Like most families we love to travel together. It’s amazing to share new experiences, explore new places and share new things together – but being the one doing the organising can be a major headache, can’t it?
I’m not sure how you work it, but for us we share the job of choosing where we’re going, and where we’re staying. But long years of experience have told us that it’s at this point that Mr LittleStuff’s patience runs out, and my excitement kicks in. Naturally, then, the minutiae of the planning falls to me. Which is fine – but the balancing act of collating all the various bits of information, and juggling everyone’s needs and wants is a planning-extravaganza any spreadsheet fan learns to love (and a potential migraine in the making, obviously).
And I’m lucky in that most of my kids are in their teens now – whilst they still have a long list of needs to be catered for, I can at least hand them a packing list and tell them to get on with it – and their travel bag contents no longer need to contain toy trucks, LEGO and colouring pens; a Nintendo DS, a phone and an iPod and they’re good to go.
If you have young children everything gets twice as hard, doesn’t it? Once you’re pregnant there are restrictions to consider, and travelling with babies and toddlers is an awful lot of work before you make it to your destination. It’s worth it, of course, but it can be a nightmare if you get it wrong – which is why I’m a big planner (travelling with four young children taught me the hard way the value of planning, planning, planning my way into a holiday).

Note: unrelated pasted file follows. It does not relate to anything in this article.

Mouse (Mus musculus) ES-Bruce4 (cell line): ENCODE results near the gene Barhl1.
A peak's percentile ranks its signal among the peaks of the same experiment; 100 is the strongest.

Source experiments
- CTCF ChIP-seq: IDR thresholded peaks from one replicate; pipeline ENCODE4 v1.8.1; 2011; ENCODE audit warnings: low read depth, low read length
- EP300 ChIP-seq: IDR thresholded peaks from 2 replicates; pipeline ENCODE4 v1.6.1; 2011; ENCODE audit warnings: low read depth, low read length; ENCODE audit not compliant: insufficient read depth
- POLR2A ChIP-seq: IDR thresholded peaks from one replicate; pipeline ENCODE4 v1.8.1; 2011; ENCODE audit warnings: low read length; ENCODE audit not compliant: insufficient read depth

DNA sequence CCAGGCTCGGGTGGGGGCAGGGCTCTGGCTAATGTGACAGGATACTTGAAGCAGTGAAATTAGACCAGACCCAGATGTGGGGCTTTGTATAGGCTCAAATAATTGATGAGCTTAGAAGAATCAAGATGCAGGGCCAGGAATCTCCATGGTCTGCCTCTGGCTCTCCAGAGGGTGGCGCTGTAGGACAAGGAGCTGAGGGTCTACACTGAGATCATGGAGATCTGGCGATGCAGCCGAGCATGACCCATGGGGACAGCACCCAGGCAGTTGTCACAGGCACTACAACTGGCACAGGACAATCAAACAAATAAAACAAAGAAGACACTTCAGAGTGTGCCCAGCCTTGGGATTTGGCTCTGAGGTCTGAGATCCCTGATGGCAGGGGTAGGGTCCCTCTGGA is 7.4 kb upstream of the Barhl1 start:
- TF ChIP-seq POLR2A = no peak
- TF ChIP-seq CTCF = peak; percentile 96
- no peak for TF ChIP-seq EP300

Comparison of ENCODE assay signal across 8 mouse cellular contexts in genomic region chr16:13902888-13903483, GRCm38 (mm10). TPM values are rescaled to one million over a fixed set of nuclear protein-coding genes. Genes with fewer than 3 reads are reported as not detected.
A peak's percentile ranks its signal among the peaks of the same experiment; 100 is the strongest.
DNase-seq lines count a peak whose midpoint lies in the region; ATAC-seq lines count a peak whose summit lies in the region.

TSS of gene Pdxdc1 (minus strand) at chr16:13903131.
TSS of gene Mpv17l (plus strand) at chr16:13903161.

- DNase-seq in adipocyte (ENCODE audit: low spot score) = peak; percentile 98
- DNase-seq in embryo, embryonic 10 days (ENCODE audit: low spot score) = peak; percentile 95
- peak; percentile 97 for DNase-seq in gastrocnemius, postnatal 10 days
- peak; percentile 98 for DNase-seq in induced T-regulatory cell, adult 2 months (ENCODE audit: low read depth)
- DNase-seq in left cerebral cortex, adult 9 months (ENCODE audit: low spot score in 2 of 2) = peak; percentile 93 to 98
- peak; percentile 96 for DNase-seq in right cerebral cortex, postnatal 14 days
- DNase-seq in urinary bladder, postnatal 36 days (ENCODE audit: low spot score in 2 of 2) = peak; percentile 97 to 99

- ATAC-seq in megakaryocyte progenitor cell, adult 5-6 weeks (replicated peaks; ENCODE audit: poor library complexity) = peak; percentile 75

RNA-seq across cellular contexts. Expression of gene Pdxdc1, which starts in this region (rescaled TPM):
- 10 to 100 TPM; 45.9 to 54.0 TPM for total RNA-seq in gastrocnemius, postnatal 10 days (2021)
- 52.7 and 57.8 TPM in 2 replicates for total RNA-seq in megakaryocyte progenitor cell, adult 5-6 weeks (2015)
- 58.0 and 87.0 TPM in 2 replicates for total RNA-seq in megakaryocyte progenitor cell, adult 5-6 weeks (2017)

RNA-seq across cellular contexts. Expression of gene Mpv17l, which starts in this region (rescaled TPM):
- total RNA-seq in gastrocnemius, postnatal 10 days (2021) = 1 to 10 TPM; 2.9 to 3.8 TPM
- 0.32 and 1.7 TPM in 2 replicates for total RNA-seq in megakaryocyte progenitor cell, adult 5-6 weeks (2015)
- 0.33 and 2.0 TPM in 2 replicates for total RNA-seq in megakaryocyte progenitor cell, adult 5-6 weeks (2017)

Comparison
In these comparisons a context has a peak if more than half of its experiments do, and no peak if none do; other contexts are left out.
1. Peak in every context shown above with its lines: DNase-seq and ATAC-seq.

I loved it, then, when I saw that travel search engine KAYAK.co.uk has developed a guide to provide genuinely useful insight for travelling families; a quick glance told me that if my kids were younger I’d be saving this and looking at it so often I could repeat it word for word before too many trips. It’s genius.
You’re pregnant, and you want to plan a trip – maybe to visit family – with your newborn. But when are you allowed to take them on a flight? Well, that depends on your airline; and the KAYAK guide shows you the current rules with the most popular airlines. British Airways will take a 2 day old baby, for example, but if you want a budget airline like easyJet it’ll have to be two weeks.
And then of course there’s the perennial pushchair issue – can you take one? And what about a car seat (though you might want to check these travel car seats if you’re thinking about it) – to take or not to take? So KAYAK have pulled together all the allowances for the most popular airlines again, so you can see instantly what allowance you have on your flight. For instance there’s no car seats with Jet2, and they’ll charge over 10kg for the pushchair too – as opposed to easyJet who allow you a pushchair and a car seat and have no weight limits. It’s not something you often think about when you book your flight – but once you know it, it’s hard to forget and would definitely have a huge influence over my flight bookings.